By Qamar Zaman –
We are living in difficult times and extraordinary circumstances demand extraordinarily measures.
It may be a noble intent but critics are lambasting the government for allegedly infringing the rights of citizen through the Protection of Pakistan Ordinance (PPO) 2013, and also the lawmakers for choosing the timesaver passage (Ordinance instead of a bill).
According to the parliamentary procedure, a bill with respect to any matter in the federal legislative list may originate in either of the two houses (Senate or National Assembly) and undergoes a few stages including deliberations by the relevant standing committee comprising members from the government and opposition.
On the other hand, the President may, (except when the National Assembly is in session), if satisfied that circumstances demand immediate action, make and promulgate an Ordinance.
An ordinance in other words does not include input from lawmakers. The PPO was promulgated in October 2013 and its text was kept secret. This raised quite a few eyebrows. Later, rights activists, legal experts and the opposition said it would convert into a “security state.”
However, the government, despite all odds, managed to give the ordinance another 120 days on February 6 during the 8th session of the National Assembly. On January 21, when NA Standing Committee on Interior approved the ordinance, those who differed with it were from Pakistan Tehreek-e-Insaaf (PTI) and Muttahida Qaumi Movement (MQM). The main opposition, Pakistan People’s Party (PPP) did not join hands with other opposition groups.
“It is (promulgation of ordinance) not democratic practice but at the same time it is not illegal,” said the Executive Director Pakistan Institute of Legislative Development and Transparency (PILDAT) Ahmed Bilal Mehboob.
Mehboob said the Constitution allows the government to promulgate an ordinance and get one time extension. He said the ordinance has been extended for 120 days and it has been done through the majority votes. “Actually, it is like passage of a law which is done through majority votes,” he added.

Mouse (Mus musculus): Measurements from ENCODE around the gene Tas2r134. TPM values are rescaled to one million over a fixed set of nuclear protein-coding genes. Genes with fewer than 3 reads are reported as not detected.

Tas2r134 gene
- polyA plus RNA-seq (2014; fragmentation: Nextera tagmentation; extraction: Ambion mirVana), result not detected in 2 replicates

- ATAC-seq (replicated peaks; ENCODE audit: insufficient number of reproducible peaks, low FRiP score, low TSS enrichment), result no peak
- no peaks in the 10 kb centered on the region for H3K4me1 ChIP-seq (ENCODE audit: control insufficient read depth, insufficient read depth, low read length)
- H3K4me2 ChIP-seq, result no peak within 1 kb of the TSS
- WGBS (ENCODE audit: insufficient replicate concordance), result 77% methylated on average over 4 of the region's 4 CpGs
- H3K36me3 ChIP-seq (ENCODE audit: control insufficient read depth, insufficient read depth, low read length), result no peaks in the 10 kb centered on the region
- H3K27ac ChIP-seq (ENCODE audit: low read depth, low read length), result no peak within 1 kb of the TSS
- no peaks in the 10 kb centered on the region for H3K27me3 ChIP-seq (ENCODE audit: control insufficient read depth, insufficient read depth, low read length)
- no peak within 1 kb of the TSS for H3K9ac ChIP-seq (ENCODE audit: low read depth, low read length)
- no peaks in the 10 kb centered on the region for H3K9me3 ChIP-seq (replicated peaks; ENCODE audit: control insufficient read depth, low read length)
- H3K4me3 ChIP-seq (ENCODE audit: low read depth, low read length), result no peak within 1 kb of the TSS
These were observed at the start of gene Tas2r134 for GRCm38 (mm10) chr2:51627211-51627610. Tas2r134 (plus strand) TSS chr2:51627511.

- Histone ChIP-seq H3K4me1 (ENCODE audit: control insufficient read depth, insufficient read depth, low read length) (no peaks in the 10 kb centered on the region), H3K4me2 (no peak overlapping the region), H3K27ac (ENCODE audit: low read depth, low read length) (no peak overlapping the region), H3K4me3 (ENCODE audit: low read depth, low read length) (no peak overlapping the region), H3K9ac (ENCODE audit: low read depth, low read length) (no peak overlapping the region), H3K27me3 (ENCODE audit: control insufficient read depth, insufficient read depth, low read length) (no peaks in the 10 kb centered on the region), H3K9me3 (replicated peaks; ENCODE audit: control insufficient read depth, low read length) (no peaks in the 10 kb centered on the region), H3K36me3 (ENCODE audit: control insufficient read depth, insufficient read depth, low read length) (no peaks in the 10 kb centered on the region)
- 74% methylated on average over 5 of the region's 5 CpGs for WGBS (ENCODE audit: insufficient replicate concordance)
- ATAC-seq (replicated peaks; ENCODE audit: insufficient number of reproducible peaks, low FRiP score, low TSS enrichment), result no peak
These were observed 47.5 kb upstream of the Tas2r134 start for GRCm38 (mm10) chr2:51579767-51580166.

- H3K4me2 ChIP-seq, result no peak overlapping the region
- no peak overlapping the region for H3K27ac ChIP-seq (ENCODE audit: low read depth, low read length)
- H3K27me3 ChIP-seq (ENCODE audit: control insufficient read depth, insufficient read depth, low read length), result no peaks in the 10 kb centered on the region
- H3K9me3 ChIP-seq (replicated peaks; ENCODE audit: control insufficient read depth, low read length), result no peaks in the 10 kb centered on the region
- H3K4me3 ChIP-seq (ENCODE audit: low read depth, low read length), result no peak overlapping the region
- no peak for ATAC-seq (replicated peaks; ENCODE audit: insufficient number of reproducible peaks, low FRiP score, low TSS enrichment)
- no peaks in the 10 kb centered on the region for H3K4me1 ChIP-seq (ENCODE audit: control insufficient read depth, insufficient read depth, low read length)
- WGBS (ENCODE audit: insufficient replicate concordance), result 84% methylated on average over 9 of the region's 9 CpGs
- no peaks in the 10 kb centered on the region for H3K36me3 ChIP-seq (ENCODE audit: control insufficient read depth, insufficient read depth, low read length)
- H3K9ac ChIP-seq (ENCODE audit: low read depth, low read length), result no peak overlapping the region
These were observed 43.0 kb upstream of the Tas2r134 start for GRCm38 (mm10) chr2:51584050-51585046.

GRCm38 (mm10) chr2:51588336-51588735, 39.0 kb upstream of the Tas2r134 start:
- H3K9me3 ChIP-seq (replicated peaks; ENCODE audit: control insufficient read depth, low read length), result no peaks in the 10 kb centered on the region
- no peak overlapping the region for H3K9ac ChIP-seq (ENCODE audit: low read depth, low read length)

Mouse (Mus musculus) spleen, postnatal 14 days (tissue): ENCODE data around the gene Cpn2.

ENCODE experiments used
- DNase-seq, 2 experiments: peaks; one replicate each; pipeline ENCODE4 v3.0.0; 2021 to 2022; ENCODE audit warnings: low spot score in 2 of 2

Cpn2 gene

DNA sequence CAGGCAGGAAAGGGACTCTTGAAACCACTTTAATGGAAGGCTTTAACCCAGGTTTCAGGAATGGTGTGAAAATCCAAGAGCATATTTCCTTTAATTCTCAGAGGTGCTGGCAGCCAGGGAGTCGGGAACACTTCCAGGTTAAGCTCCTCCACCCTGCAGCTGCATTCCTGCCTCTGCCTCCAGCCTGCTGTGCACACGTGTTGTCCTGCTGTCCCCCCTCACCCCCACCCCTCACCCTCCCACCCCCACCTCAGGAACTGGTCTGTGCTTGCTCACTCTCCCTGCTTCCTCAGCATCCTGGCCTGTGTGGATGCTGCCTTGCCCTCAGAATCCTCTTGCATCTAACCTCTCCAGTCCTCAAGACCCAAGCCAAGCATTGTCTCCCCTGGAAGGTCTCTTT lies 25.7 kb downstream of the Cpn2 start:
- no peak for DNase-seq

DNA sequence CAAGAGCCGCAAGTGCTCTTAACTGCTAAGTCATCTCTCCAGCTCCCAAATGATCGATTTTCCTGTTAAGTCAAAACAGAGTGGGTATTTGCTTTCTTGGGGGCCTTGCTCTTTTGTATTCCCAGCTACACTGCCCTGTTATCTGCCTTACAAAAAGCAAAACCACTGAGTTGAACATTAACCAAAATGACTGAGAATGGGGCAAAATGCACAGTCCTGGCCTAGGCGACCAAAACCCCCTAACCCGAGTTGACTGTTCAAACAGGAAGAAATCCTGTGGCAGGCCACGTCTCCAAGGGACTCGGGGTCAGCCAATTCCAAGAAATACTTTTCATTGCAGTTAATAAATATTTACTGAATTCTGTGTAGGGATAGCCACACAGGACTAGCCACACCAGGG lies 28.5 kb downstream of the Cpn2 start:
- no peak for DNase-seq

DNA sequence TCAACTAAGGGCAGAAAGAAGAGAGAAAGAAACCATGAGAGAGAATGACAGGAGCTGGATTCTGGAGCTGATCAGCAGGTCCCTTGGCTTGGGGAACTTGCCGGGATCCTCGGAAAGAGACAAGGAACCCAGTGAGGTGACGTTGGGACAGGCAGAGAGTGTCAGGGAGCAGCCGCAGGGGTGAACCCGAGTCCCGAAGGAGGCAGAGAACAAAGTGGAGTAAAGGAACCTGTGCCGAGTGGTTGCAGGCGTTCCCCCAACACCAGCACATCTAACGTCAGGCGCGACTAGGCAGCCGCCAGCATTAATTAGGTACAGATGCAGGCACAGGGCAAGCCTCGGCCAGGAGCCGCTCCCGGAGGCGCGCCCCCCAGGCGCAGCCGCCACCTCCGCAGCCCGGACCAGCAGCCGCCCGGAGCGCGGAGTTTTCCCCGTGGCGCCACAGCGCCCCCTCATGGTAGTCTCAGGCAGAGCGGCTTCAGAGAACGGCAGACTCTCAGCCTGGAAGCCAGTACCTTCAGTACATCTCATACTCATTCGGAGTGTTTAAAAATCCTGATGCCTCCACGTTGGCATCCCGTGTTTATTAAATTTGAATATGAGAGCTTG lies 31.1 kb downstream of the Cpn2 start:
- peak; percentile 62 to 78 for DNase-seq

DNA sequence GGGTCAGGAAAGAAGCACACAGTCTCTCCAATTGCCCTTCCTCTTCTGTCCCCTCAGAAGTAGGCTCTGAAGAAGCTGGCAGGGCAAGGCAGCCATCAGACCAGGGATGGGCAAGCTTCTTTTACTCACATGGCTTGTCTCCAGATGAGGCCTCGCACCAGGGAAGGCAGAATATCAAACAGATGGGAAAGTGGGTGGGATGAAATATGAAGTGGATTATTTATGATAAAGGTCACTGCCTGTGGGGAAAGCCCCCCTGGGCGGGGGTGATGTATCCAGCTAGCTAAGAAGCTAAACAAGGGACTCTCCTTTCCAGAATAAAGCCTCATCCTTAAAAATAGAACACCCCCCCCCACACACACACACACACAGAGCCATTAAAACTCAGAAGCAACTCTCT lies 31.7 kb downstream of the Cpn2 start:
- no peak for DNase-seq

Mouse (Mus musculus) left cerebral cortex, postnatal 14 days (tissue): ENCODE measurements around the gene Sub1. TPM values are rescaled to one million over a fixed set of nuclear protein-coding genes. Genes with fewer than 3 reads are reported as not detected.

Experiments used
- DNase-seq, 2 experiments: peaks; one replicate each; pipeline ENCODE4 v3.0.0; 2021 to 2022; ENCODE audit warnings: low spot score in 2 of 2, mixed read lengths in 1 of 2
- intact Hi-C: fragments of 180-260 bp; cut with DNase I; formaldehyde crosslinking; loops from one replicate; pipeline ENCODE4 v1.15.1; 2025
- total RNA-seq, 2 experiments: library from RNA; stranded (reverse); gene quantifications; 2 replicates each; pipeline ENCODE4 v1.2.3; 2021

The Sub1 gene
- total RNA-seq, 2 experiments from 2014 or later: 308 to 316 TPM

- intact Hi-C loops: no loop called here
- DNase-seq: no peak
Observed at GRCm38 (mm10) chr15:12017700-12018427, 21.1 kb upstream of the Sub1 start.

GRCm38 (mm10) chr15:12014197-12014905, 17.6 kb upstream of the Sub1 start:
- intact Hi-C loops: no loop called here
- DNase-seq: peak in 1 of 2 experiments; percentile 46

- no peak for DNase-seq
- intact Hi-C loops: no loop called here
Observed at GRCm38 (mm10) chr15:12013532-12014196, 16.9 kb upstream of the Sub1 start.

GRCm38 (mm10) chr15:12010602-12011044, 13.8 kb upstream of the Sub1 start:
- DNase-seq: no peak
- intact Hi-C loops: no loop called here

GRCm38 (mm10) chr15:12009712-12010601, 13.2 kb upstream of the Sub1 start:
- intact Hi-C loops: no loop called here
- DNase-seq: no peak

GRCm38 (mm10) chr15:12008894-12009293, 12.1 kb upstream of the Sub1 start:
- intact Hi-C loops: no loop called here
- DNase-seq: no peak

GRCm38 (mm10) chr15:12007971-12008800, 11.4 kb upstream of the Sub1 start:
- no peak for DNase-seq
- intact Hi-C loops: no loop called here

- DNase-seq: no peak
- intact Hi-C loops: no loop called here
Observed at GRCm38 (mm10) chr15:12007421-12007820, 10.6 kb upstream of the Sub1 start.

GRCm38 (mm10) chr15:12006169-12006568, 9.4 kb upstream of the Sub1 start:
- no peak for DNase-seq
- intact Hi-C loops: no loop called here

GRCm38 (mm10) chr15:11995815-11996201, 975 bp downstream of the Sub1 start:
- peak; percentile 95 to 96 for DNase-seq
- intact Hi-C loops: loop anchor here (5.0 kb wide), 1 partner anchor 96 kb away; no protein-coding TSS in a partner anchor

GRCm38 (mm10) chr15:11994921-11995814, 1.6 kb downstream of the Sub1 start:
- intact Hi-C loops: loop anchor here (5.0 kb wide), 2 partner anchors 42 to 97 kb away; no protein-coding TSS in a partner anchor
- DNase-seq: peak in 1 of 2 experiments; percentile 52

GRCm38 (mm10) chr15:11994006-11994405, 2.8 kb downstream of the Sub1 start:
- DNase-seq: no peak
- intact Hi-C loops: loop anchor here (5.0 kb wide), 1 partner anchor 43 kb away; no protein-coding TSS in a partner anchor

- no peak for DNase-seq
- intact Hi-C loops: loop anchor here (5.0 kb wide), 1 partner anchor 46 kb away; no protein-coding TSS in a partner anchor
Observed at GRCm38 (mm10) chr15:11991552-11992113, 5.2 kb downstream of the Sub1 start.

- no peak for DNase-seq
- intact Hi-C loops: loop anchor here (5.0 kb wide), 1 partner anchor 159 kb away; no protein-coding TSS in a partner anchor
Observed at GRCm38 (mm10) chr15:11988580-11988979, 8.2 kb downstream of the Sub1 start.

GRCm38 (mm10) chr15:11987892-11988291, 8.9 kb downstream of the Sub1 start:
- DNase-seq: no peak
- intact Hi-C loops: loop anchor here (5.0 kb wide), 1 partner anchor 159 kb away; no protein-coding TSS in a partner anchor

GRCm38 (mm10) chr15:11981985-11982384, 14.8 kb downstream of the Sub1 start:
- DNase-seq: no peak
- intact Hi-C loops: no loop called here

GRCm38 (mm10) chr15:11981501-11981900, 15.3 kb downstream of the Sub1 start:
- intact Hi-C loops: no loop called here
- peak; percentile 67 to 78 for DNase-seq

Referred to the 18th Constitutional Amendment he said earlier the government could extend an ordinance for unlimited times, but now it can only be done once.
This is not ideal but we are in difficult times and extraordinary circumstance demand extraordinarily measures. We are in a state of war which demands special measures and in such circumstances human rights are not always protected, he said.
Commenting on the powers bestowed upon security agencies, he said, “Existence of a law (even through ordinance) is better than having no law at all. There would have been extrajudicial measures had there been no law and it is good that the acts (of security agencies) come within the ambit of a law.”
Responding to a question, he said promulgation and then extension of the ordinance has ignited a debate in society about its pros and cons which is a good sign. “This law should not be made permanent though it has been extended for 120 days,” said Defence Analyst and Director Pakistan Institute of Peace Studies (PIPS) Muhammad Amir Rana.
He noted that there were several clauses which were conflicting with the basic human right guarantees envisaged by the Constitution.
The writer is a journalist based in Islamabad